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Clin Infect Dis. 2009 Apr 15;48(8):1055-64. doi: 10.1086/597398.

Comparative study of the sensitivity of different diagnostic methods for the laboratory diagnosis of Buruli ulcer disease.

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  • 1Department of Infectious Diseases and Tropical Medicine, Ludwig-Maximilians University of Munich, Munich, Germany.



Several diagnostic laboratory methods are available for case confirmation of Buruli ulcer disease. This study assessed the sensitivity of various diagnostic tests in relation to clinical presentation of the disease, type of diagnostic specimen, and treatment history.


Swab samples, 3-mm punch biopsy tissue specimens, and surgically excised tissue specimens from 384 individuals with suspected Buruli ulcer disease were obtained at 9 different study sites in Ghana and were evaluated with dry reagent-based polymerase chain reaction (PCR), microscopic examination, culture, and histopathological analysis. The study subjects presented with nonulcerative and ulcerative lesions and were divided into 3 treatment groups: (1) previously untreated patients scheduled for antimycobacterial treatment, (2) patients treated with surgery alone, and (3) patients treated with surgery in combination with previous antimycobacterial treatment.


Of 384 suspected cases of Buruli ulcer disease, 268 were confirmed by at least 1 positive test result. The overall sensitivity of PCR (85%) was significantly higher than that of microscopic examination (57%) and culture (51%). After data were stratified by treatment group, type of lesion, and diagnostic specimen type, analysis revealed that PCR of 3-mm punch biopsy tissue specimens (obtained from previously untreated nonulcerative lesions) and of swab samples (obtained from previously untreated ulcers) had the highest diagnostic sensitivity (94% and 90%, respectively). Although duration of the disease did not significantly influence the sensitivity of any test, previous antimycobacterial treatment was significantly associated with decreased sensitivity of PCR and culture.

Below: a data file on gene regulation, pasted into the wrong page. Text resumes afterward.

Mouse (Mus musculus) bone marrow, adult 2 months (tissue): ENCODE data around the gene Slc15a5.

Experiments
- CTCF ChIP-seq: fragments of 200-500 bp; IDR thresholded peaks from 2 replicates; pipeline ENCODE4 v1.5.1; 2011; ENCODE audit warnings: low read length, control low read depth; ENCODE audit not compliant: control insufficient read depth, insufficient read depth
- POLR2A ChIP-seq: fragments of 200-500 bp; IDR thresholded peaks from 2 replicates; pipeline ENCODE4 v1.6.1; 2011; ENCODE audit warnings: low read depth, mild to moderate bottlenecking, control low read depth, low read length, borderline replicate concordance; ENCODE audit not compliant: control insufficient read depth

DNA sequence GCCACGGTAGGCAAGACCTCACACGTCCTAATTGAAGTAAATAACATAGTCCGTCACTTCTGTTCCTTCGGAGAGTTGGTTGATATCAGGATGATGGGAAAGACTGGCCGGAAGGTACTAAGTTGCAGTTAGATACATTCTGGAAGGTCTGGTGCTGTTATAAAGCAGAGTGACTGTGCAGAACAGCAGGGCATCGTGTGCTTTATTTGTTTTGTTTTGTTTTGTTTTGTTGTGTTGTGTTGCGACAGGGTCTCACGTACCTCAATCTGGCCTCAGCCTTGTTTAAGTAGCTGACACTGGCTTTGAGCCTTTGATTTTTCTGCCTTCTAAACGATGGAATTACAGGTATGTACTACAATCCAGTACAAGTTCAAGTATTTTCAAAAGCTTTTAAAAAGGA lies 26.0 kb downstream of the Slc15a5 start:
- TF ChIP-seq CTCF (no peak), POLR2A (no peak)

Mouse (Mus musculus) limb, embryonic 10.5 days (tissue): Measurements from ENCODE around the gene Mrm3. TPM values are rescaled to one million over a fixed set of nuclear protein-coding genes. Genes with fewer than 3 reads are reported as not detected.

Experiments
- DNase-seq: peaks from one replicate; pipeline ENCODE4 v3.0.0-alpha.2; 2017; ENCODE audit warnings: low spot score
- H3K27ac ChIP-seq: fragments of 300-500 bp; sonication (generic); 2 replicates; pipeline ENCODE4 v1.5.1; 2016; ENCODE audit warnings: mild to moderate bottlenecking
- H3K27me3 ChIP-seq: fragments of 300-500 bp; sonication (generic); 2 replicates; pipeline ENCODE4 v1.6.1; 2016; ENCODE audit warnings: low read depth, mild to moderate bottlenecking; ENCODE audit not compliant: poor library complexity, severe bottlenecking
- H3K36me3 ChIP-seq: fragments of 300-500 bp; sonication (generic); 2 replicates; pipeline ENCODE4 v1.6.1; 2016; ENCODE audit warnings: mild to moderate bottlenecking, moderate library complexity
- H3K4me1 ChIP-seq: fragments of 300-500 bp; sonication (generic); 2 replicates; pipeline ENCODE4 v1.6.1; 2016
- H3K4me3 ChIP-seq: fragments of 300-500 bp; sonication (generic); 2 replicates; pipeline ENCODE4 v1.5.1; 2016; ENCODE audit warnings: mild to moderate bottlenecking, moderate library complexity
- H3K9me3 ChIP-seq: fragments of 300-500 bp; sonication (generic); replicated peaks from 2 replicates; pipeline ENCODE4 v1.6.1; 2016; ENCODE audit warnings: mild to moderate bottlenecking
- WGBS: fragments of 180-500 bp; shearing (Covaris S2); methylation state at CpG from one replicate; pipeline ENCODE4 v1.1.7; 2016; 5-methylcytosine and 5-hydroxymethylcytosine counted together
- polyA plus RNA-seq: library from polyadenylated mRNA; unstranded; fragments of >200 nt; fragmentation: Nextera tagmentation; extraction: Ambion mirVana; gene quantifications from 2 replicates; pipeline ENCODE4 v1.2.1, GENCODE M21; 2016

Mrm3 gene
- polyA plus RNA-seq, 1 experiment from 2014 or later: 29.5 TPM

Across all subgroups, PCR had the highest sensitivity. PCR assessment of 3-mm punch biopsy tissue specimens proved to be the best diagnostic tool for nonulcerative lesions, and PCR assessment of swab samples was the best diagnostic tool for ulcerative lesions. For monitoring of antimycobacterial treatment success within controlled trials, however, only culture is appropriate.

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